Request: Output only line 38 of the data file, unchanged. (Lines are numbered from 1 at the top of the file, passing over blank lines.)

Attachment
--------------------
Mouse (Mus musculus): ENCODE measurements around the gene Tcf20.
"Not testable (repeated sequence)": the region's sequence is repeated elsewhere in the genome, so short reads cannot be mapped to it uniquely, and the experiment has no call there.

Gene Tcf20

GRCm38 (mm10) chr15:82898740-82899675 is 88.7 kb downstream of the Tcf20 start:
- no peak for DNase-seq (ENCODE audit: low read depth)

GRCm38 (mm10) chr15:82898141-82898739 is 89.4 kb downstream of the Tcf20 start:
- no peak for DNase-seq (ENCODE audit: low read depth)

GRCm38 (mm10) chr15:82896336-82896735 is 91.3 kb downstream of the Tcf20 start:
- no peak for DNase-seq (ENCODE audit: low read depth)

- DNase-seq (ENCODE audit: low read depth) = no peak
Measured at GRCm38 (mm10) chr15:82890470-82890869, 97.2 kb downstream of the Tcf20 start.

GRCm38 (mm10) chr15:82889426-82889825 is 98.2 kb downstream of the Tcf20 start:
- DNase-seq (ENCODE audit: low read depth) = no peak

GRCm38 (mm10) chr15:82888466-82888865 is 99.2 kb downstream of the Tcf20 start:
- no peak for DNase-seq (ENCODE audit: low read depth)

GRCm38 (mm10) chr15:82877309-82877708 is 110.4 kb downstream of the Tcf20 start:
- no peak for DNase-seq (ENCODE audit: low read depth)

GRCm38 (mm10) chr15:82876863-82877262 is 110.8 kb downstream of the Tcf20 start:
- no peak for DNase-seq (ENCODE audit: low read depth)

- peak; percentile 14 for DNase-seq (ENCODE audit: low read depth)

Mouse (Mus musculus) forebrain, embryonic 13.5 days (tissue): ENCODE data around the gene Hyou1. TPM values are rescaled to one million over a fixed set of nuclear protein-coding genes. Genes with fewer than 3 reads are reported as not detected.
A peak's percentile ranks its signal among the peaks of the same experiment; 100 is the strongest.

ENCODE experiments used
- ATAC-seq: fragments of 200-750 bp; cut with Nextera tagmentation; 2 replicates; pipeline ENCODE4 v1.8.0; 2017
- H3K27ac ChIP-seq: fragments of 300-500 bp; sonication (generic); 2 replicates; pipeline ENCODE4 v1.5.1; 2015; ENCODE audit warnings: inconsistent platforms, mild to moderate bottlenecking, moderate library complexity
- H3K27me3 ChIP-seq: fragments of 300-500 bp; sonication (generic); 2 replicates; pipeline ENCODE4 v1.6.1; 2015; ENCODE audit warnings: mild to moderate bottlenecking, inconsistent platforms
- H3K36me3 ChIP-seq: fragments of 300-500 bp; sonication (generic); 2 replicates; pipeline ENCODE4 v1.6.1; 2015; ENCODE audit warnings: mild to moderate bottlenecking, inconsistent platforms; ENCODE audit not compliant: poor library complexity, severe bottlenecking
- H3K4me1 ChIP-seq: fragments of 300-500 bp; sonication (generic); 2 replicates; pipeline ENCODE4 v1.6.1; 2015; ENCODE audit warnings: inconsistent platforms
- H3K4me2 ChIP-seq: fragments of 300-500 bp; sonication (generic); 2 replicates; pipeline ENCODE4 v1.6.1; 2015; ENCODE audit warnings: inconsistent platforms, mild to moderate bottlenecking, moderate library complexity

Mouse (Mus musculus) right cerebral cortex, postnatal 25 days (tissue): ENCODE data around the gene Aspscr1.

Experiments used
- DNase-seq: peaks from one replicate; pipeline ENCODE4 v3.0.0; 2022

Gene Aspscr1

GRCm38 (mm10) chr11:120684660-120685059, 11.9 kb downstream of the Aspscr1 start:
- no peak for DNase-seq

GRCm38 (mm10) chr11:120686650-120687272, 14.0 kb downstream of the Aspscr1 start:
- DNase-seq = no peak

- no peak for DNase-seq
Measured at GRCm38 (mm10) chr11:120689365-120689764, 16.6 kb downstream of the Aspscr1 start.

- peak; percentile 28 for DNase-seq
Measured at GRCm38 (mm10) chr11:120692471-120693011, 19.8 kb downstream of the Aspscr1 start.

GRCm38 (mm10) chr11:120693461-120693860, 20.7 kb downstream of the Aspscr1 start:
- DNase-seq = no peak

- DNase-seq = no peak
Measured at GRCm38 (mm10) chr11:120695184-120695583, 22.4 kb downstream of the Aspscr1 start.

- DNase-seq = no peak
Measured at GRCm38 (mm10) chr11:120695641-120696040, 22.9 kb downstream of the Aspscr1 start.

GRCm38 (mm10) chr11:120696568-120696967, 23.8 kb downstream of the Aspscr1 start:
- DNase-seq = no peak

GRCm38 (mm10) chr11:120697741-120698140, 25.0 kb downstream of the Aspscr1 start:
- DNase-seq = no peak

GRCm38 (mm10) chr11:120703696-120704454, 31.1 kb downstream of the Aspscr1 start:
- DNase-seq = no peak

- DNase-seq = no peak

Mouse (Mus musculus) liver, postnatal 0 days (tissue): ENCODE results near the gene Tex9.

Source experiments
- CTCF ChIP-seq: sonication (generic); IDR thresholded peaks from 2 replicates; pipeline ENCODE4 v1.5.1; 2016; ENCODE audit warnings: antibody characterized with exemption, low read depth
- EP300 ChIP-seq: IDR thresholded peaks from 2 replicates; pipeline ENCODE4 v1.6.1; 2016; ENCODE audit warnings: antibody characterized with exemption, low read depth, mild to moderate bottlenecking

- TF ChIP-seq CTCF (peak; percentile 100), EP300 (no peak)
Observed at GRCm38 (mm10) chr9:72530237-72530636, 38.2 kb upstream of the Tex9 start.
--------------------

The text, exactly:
- no peak for DNase-seq